Negroes With Guns Has A Long History
The story of Robert Williams receives far less attention than many others of the civil rights era. The Little Rock Nine, the March to Selma and the Montgomery Bus Boycott all are fixed in our memory as pivotal moments in the American struggle for civil rights. But in the midst of these other actions, beginning in the 1950s, Williams was waging a struggle that addressed all the issues that defined the others – the equal access to public services, protection against racial violence and the freedom to protest grievances.
Williams’s employed a tactic he called “armed self reliance” to explain his strategy of using guns in the protection of his family and the larger black community. His first introduction to this philosophy was learned from his grandmother, who gave Williams his grandfather’s gun that he used for protection from the Klu Klux Klan. Williams was also an army and marine veteran who, along with other Black soldiers, returned home from WW II less willing to adopt a subservient attitude to white supremacy.
After working in the Detroit auto industry, where he was exposed to union organizing and then studying psychology at historically black colleges, Williams gained some historical perspective on southern society as well as acquiring some organizing skills that would later help him as the president of the Monroe, North Carolina branch of the NAACP. Believing that the Supreme Court’s decision, Brown v Board of Education, had given him reason to believe the fortunes of Black People had finally changed Williams felt optimistic about the future. The immediate backlash from the decision cemented his attitude about the need for Black People to be willing to meet armed resistance against armed attack. The sexual assault against Mary Ruth Reid confirmed this conclusion.
Lewis Medlin, a white man, was witnessed beating and sexually assaulting Reid, who was pregnant, in front of her 5 children. At trial, Medlin’s attorney said his client was drunk and asked the jury to consider how ridiculous it would be, pointing to Medlin’s wife, for Medlin to attempt to rape Reid when he had a beautiful white wife waiting at home. The jury acquitted Medlin in minutes, to the outrage of the Black Women observing the trial from the balcony, and the judge had Medlin rushed out of court through the back door. The acquittal was a reminder that a Black Woman’s virtue was not to be respected outside of her home and it was the catalyst that cause Williams to take action.
A Challenge to Nonviolent Protest
The debate over the efficacy of nonviolent protest versus arm resistance is a familiar debate, as we commonly understand it, coming out of the legacy of Martin Luther King Jr. and young radicals who challenged his authority and leadership. But the idea of armed resistance has a long history going back to the early years of slave rebellions and development of the Underground Railroad. The idea that Black Men could volunteer to fight In America’s wars but not to defend the sanctity of their own homes and families was a constant point of frustration and debate.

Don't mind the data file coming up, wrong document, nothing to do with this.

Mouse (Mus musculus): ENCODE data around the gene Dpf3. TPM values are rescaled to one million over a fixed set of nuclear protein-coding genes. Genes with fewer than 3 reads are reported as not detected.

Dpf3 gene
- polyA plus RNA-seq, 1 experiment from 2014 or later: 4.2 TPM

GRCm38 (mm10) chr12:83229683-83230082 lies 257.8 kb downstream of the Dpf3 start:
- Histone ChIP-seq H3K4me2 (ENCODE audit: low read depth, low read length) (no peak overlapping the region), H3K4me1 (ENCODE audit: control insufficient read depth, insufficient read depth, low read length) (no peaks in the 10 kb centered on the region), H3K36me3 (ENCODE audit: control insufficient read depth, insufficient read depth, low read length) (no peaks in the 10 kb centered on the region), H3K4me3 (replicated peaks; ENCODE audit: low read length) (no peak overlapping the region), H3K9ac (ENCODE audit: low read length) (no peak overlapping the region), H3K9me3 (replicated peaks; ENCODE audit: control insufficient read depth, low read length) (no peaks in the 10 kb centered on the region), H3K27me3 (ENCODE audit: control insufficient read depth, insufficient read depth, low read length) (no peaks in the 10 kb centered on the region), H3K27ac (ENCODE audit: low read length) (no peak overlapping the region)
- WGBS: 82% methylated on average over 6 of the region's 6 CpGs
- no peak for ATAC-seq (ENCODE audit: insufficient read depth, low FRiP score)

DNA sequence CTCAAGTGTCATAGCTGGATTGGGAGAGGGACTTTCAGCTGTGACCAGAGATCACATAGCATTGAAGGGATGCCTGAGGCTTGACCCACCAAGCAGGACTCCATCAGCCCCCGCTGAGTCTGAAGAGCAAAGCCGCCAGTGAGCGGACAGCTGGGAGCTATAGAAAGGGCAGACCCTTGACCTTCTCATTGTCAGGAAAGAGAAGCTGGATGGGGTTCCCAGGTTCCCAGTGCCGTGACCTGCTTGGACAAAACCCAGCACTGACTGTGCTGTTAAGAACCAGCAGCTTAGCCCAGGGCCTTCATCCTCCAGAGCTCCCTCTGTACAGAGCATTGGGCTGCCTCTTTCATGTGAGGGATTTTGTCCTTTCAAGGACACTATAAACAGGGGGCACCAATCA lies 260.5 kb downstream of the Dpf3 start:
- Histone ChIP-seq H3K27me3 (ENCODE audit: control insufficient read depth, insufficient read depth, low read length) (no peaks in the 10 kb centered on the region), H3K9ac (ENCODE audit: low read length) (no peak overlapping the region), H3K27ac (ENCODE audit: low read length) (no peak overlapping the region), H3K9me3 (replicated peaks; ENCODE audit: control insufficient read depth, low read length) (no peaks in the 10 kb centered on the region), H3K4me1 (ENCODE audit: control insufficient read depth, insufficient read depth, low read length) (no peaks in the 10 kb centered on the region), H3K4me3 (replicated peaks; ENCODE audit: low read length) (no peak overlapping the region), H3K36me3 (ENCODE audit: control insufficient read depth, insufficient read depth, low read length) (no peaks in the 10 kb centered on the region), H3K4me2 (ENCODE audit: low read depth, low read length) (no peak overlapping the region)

In 1961 a group of Freedom Riders, from the Student Nonviolent Coordination Committee (SNCC) came to Monroe to prove to Williams that nonviolence was the most practical means to secure civil rights for Black Citizens. During demonstrations by SNCC volunteers the Klan, who had been active with beatings, cross burnings and firing guns into the homes of Monroe’s Black Cititzens, began driving through the black community intimidating residents. A white SNCC activist became separated from the other SNCC members and Williams tried to get the local sherrif to rescue the student before the Klan located him. The sheriff refused and told Williams that they would be coming for him instead. Conditions became so dangerous for Williams that his entire family had to escape to New York City before finding sanctuary in Cuba.
From Cuba Williams hosted “Radio Free Dixie” which could be heard all over the United States. The station program consisted of a combination of political commentary and jazz music and the station broadcast from 1961 to 1965. He also edited a newsletter “The Crusader” that reached a subscription level of 40 thousand copies and is said to have influenced the philosophical development of the Black Panther Party. Williams became increasing disenchanted with Cuba and his life in exile was beginning to take a toll on his family. In 1965 he immigrate to China during a thawing of relations with the United States. Nixon was interested in acquiring information about the communist leader Mao Zedong and Williams was able to barter his perspective about the communist state for a position at the University of Michigan, which was sponsored by the Ford Foundation. While the federal government was concerned about the potential for Williams to continue his leadership in the civil rights movement, he spent the remaining years of his life quietly in Baldwin, Michigan. He died on October 15, 1996.